Four-year-old Charlotte Herren enjoying lunch on a tree at Driftwood Beach on Jekyll Island

Adventure Awaits! Local Excursions for Your Tiniest Explorers

Plan your kid-friendly outings this summer with these fun favorites

Summer is finally here, which means for many parents in Savannah, school is out and the kids are home for what can feel like an eternity. While there’s no shame in finding moments of peace with Disney+ or the tablet, we all know that those efforts are short-lived as our little balls of energy are charged and ready to play. As a mother of three—ages 20-months, four, and eight—I know all too well the hidden gems in and on the outskirts of Savannah that will help you get out of the house and into an adventure. Here are my personal favorites and kid-approved recommendations for outdoor fun this summer:

1. Shark Tooth Island: Savannah, Near Tybee

Tybee is always on everyone’s list of activities, but if you are looking for something more than just a day at the beach, Shark Tooth Island is a must. It’s perfect for locals who are wanting to avoid the crowds because its "by boat only" accessibility makes it incredibly secluded. Kids can spend hours enthralled in the fun of digging up fossilized shark teeth and other marine artifacts.

2. Driftwood Beach: Jekyll Island

Located at the north end of Jekyll, this beach truly resembles something out of a movie taking place in other worlds. After a quick walk through the woods on a soft-sand trail, you emerge to a beach filled with colossal contorted and weathered trees that have been left behind from years of erosion. It’s often never-crowded due to areas of limited parking and the short-walk, but it’s well worth the hassle. You can put down roots under the shade of a palm tree or hang your hammock on the branches of a tree. My kids love walking along the rocks digging for shells, playing with the clay in the areas where you can access the water and building forts with fallen and dried palm leaves.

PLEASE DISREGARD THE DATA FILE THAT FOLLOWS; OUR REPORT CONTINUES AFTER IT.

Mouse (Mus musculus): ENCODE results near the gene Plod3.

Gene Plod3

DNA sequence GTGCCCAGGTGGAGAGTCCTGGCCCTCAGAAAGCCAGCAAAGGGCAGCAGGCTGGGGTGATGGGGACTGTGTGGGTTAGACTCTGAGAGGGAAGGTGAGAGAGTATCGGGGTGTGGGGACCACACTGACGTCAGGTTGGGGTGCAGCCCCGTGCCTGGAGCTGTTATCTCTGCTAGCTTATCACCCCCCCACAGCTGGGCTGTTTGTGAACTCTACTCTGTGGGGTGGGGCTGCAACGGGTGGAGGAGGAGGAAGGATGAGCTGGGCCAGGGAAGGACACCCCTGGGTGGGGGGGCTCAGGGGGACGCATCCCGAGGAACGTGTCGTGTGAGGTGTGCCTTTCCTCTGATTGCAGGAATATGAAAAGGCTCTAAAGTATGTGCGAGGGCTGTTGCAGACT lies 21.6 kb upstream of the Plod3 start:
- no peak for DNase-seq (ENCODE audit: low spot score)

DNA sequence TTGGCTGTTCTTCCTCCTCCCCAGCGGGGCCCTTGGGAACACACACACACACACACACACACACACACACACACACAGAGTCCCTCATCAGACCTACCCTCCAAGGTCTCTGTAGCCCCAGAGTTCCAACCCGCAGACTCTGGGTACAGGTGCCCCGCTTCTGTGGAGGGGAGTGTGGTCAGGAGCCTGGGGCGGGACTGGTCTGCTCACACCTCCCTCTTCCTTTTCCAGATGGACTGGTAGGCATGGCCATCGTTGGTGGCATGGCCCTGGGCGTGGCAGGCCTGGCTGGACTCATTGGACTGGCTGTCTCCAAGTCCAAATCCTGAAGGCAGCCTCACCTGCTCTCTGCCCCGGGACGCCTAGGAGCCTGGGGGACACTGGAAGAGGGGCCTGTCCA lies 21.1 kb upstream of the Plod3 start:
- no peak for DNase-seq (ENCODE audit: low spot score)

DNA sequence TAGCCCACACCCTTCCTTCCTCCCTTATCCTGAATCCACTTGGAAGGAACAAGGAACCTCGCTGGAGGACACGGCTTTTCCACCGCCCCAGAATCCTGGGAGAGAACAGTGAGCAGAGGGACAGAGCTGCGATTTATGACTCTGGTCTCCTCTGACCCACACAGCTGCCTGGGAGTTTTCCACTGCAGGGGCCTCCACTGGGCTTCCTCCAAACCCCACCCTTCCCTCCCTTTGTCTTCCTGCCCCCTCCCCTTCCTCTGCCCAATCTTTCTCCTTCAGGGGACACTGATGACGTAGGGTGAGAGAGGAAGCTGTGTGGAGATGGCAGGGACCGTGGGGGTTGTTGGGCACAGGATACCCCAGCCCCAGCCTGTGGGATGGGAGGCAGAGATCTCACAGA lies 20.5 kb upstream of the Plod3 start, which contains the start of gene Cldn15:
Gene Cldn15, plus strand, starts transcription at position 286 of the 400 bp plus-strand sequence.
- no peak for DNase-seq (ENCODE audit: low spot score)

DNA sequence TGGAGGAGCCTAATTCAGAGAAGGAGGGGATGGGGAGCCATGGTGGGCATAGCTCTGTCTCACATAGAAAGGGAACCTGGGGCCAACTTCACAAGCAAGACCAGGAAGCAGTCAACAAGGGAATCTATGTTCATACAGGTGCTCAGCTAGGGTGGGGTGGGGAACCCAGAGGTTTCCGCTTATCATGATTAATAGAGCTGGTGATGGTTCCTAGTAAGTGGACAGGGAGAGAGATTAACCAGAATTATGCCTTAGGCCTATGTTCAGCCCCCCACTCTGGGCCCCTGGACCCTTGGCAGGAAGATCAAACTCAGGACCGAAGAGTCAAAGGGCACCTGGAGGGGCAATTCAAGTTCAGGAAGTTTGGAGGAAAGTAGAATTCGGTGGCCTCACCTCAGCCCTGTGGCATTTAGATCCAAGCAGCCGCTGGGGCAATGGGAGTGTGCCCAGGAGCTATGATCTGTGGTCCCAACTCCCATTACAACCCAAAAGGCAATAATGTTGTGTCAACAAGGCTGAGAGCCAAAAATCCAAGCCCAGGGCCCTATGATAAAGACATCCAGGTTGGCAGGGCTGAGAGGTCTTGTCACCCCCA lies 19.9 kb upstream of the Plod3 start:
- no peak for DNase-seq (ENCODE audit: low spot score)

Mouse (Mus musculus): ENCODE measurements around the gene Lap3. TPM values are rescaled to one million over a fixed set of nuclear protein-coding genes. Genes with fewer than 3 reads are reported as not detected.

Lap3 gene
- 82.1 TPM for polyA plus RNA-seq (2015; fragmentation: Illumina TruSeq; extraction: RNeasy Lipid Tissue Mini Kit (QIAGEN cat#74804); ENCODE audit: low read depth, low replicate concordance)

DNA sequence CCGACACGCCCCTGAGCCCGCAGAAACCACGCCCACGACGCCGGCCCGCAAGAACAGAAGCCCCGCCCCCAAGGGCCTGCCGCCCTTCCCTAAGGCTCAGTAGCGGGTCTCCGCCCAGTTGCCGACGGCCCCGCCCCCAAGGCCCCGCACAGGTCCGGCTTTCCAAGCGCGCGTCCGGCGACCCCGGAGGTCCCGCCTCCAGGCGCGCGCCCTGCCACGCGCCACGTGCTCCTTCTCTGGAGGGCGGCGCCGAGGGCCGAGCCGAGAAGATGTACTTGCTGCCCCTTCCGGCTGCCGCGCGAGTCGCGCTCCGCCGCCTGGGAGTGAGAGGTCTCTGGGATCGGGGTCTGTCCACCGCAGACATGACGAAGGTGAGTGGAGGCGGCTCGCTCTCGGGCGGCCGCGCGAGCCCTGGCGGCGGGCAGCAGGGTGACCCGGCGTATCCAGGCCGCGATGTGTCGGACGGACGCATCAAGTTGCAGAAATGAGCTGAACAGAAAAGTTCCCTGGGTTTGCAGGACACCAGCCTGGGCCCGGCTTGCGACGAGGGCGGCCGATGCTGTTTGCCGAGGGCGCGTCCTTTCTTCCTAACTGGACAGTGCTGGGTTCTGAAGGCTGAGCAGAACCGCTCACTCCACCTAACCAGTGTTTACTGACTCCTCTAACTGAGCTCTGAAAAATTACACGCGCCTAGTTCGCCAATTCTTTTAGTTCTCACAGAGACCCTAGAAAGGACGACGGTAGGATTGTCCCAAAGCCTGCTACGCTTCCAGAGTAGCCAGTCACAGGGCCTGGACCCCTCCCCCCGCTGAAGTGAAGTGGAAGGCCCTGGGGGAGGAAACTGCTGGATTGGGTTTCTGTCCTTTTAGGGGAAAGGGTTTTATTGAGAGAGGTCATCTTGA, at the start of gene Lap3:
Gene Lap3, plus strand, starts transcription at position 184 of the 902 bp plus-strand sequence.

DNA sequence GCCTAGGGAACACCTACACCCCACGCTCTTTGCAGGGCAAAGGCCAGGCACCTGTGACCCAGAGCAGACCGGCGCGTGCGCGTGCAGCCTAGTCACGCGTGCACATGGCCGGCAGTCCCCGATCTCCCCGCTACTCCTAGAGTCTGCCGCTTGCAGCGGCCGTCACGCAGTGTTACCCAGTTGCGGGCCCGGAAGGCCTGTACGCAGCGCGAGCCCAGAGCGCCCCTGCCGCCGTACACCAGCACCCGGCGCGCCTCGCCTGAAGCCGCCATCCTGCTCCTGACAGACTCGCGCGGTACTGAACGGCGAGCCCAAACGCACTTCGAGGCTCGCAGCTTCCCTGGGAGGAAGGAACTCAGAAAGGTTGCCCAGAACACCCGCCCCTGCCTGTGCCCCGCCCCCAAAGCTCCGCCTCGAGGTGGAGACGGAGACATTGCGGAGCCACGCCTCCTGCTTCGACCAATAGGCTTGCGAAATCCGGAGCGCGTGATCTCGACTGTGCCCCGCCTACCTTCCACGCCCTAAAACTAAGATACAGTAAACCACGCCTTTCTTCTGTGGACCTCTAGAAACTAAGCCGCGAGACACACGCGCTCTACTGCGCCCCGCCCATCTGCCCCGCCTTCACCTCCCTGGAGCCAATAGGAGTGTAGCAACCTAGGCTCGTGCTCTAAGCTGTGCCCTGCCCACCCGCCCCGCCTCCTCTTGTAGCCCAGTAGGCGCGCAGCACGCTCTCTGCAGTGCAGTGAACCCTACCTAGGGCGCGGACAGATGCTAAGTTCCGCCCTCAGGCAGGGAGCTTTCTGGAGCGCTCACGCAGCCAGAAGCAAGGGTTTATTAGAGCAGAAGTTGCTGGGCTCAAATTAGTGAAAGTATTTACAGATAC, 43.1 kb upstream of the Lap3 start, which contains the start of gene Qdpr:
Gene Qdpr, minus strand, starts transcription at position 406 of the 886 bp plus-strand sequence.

3. St. Simons Island: Glynn County

Just outside of Brunswick, St. Simons is my all-time favorite beach for a day of sand and waves. It’s worth the drive because you completely avoid the hit-or-miss delays and traffic getting onto Tybee. Nothing is worse than a good beach trip being spoiled by standstill traffic getting on or off Tybee, especially when you have eager or tired toddlers in the car. You also don’t have to worry about parking, because there is a lot of it and it is completely free at areas like the Coast Guard Station (my go-to spot). When you grow tired of the sand, but your kids still want to have fun, take them into the town for ice cream by the pier and time on the playground.

4. Savannah Children’s Museum: Downtown Savannah

Staying super local is really easy with a place as great as the children’s museum. The play areas are truly unmatched and your kids will have so much fun feeding off the energy of the other families. Keep an eye on the museum’s website, Facebook page and calendar of events because they always have something unique going on. I have never not had a blast.

5. Oatland Island Wildlife Center: Chatham County

A great day is always had at this wildlife center, a zoo-like, 175-acre preserve and environmental education center with dozens of species in their natural habitats. The two-mile stretch trails feel like a jungle adventure as you make your way through forest, salt marsh and pond habitats. The various points of animal observation make for fun discoveries along the way. The fan favorites are the cougar cubs and the small, barnyard area where your kids can pet a cow, donkey, and Ossabaw hogs. Be sure to pack lunch, snacks, bug spray and wear good walking shoes.

While there are many more adventures to be had, these are the top five I keep in my rotation because they are a short drive with minimal cost involved. Check them out for yourself!

     

Brittany Herren

Brittany Herren is a freelance writer and a passionate supporter of the local art and music scenes. As a musician turned 30-something professional executive, she lives vicariously through her story subjects and usually writes while listening to 60s, French pop or Patsy Cline. Herren has a B.A. in English from...
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